Kevin Can F*** Himself Creator Valerie Armstrong Reflects On The Series Finale, Frasier, & More [Exclusive Interview]


While season 1 really focused on deconstructing the sitcom wife, season 2 really focused on Neil’s character and really flipped the loyal friend archetype on its head. In fact, it got really dark with his storyline at a few points once he was thrust out of the sitcom. What was it that you were looking to say about friendship with a character like Neil?

That’s a great question. I think season 1, like you said, we were taking apart the sitcom wife [with Allison] and the best friend neighbor [with] Patty. In season 2, we knew who they were enough that we just got to tell stories about them that I really loved. We still had a lot to say about the multi-cam and Allison’s role in it, but we weren’t deconstructing her anymore. We were just on a journey with her. 

For Neil, you’re right — this opened up a sort of new side to him. What was very important to us was that we were able to tell stories about Neil without ever letting him off the hook for what he did. Because asking people to forget that he can be violent and can put his hands on a woman, I don’t want to ever ask people to forget that or discount it. So to tell a human story about him that wasn’t trying to be manipulative or make you feel bad for him, I thought was very, very important to us. We thought about what his awakening would look like, once he’s sort out of that multi-cam all the time. How does a guy like Neil deal with that? 

First, he tries to distract himself. He’s like, “Kevin, you need an assistant. I’m going to make myself busy. I’m going to be your assistant. I’m going to focus on that. A distraction sounds great,” but he can’t live in that forever. Then he tries to deny it. He tries to stuff it down and pretend it didn’t happen, but he can’t do that, either. And so he turns to different outlets to try to deal with it, one being Diane, and he starts to slowly sort of break away from Kevin. It’s like he doesn’t like being around him, but he can’t internalize that yet. He doesn’t know why. And so I think for me, it was important that we got him to a place where yes, he realizes by the end that Kevin is an ass and that Kevin has been treating him poorly, maybe their entire relationship. But he’s not far enough down the road to be self reflective and say, “I embody some of these things, too.”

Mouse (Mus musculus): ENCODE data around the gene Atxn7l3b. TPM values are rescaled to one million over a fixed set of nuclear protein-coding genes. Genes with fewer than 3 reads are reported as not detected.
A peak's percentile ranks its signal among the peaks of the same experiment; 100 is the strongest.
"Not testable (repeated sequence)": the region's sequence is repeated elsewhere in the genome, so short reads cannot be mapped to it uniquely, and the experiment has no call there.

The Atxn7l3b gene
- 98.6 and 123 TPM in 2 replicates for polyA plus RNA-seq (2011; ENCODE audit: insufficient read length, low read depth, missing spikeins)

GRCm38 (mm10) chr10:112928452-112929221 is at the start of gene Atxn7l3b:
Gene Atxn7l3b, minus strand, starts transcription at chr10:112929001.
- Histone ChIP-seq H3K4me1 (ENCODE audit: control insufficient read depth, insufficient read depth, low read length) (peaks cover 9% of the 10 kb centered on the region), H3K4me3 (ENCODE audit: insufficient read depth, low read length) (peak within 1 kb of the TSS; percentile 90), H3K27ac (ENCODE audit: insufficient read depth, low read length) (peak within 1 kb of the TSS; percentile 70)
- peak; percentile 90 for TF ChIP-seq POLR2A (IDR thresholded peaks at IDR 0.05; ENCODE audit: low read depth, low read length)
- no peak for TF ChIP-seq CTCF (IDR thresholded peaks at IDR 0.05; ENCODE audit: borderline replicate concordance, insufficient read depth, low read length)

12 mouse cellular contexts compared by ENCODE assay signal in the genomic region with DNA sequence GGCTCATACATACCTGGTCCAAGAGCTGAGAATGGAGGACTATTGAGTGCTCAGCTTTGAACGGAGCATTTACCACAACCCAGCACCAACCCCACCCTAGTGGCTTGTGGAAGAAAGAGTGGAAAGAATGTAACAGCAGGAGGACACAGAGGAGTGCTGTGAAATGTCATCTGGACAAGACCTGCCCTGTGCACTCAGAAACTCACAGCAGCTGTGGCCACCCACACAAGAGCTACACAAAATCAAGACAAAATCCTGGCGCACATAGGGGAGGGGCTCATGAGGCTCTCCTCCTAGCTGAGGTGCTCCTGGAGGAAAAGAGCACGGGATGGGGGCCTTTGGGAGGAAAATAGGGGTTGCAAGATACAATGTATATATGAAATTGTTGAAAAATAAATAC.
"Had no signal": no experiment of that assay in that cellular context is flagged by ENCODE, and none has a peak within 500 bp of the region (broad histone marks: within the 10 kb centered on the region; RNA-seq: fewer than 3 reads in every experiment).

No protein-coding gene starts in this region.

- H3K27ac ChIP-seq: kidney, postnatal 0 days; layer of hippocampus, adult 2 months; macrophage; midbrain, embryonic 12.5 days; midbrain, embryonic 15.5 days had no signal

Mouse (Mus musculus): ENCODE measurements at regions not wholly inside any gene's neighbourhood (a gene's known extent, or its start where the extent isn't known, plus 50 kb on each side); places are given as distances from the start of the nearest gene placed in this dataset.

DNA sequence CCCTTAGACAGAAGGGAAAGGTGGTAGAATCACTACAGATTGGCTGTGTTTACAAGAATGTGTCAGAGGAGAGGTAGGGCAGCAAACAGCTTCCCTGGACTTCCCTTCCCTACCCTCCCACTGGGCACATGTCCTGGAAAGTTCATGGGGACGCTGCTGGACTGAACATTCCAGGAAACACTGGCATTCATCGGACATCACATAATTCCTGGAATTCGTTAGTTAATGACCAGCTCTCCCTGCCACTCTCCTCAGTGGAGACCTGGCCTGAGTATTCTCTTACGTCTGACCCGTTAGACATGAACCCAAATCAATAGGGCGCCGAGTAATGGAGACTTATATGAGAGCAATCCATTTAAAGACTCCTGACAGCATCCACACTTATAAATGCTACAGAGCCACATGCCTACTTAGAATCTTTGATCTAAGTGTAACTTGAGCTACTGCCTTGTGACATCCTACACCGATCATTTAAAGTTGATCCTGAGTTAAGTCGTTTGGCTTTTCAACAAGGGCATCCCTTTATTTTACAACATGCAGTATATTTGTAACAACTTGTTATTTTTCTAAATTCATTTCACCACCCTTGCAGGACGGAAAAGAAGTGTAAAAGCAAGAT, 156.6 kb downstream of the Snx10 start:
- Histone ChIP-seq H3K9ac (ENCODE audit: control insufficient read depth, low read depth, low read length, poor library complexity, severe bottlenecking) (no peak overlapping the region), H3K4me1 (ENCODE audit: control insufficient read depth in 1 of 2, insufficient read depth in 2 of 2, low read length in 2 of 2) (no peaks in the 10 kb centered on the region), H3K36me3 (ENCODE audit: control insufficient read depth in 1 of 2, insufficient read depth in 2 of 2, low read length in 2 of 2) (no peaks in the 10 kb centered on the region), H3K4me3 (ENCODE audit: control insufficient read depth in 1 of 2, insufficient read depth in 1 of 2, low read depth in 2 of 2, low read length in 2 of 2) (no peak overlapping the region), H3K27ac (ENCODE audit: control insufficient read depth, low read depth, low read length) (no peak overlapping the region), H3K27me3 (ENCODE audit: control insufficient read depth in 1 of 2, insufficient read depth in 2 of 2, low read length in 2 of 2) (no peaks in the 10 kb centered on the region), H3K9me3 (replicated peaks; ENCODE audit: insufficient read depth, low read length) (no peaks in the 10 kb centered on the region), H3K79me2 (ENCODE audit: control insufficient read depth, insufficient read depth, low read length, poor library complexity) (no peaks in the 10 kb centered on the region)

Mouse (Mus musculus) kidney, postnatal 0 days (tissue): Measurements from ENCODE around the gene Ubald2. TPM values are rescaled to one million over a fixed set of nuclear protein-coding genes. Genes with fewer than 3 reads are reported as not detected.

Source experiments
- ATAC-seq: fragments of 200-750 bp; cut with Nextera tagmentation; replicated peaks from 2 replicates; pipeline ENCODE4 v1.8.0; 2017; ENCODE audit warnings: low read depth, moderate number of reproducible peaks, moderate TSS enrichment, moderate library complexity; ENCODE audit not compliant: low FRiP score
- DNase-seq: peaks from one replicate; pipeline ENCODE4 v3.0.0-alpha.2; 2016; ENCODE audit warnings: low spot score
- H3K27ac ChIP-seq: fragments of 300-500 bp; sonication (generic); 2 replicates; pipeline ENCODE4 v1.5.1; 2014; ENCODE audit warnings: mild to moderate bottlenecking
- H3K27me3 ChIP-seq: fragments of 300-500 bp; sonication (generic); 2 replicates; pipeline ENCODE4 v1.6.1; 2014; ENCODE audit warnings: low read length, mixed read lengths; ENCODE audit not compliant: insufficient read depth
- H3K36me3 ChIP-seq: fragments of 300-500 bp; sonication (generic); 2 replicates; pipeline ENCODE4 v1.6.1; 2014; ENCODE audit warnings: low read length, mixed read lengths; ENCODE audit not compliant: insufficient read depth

So my hope for him, the way that I picture him ending … the one chance he has is when he walks away from Patty, when he says, basically, “I’m not going to make anybody else do this for me. I can’t make Patty help me change. I can’t make Diane help me change Kevin. I can’t stay in that world with him, either.” My hope is he walks off into the distance [and] that he’s going to figure it out. He’s going to become better and realize his own place in that Kevin universe. But who knows if anybody’s actually really capable of change?

“Are people are capable of change” was such a great theme that was present throughout the series.

I think we argue that people do, people can. I hope they can. I think Allison does. I love the moment in our finale where Sam says, “People don’t really change.” And Patty says, “But she did.” She gave up everything. That was not something that Allison of the pilot was capable of, because she was too mired in her own personal drama. She was too self-centered. And I think that as her world grew, she grew.



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